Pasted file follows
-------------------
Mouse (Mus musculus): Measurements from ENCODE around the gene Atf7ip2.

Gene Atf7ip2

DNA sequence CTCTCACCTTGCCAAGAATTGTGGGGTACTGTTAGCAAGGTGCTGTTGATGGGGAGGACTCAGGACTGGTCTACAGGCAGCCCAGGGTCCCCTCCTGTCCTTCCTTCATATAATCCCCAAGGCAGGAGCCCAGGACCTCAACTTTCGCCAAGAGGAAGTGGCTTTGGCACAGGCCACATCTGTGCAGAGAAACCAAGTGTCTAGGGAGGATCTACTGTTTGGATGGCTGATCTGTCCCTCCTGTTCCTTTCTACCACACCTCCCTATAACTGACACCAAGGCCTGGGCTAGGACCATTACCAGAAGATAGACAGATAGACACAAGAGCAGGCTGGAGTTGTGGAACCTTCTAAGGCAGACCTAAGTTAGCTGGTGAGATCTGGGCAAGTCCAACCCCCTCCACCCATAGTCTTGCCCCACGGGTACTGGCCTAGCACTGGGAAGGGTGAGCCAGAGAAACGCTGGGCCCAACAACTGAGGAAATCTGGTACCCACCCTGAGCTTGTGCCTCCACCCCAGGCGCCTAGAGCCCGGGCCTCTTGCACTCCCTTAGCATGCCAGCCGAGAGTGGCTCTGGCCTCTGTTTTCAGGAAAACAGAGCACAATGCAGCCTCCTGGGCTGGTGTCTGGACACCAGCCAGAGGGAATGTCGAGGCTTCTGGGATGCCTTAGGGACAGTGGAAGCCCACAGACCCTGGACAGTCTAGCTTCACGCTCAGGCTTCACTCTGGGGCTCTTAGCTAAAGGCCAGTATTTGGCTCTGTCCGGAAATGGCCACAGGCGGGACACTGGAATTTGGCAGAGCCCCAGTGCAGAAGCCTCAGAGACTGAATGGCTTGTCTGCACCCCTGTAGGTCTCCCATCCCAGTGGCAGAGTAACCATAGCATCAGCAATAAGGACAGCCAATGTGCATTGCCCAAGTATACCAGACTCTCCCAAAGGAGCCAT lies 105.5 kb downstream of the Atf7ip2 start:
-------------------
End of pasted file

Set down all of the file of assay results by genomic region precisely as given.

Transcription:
Mouse (Mus musculus): Measurements from ENCODE around the gene Atf7ip2.

Gene Atf7ip2

DNA sequence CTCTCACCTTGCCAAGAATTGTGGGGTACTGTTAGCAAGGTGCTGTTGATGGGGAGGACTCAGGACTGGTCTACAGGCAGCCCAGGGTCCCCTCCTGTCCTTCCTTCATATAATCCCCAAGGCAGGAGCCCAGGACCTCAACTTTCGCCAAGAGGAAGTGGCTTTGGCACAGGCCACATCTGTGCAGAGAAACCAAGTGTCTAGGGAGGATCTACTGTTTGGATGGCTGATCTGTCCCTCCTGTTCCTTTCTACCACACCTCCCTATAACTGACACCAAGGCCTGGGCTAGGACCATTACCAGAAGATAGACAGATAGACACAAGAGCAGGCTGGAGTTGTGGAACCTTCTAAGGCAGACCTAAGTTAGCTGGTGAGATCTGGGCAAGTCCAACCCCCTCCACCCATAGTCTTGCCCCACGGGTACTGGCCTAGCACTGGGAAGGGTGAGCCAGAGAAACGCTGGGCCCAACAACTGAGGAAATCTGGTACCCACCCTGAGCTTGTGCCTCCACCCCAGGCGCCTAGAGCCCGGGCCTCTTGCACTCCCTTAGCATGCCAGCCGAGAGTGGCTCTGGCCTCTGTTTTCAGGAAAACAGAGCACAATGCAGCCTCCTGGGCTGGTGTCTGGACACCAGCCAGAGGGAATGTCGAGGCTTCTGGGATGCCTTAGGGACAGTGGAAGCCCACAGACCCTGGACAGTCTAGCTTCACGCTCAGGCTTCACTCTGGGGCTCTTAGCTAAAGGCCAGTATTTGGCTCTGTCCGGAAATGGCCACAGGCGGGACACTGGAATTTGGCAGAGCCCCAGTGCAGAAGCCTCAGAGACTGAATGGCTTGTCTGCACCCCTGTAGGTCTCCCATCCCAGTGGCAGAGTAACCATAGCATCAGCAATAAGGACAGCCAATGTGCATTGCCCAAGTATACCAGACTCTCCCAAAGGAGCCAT lies 105.5 kb downstream of the Atf7ip2 start: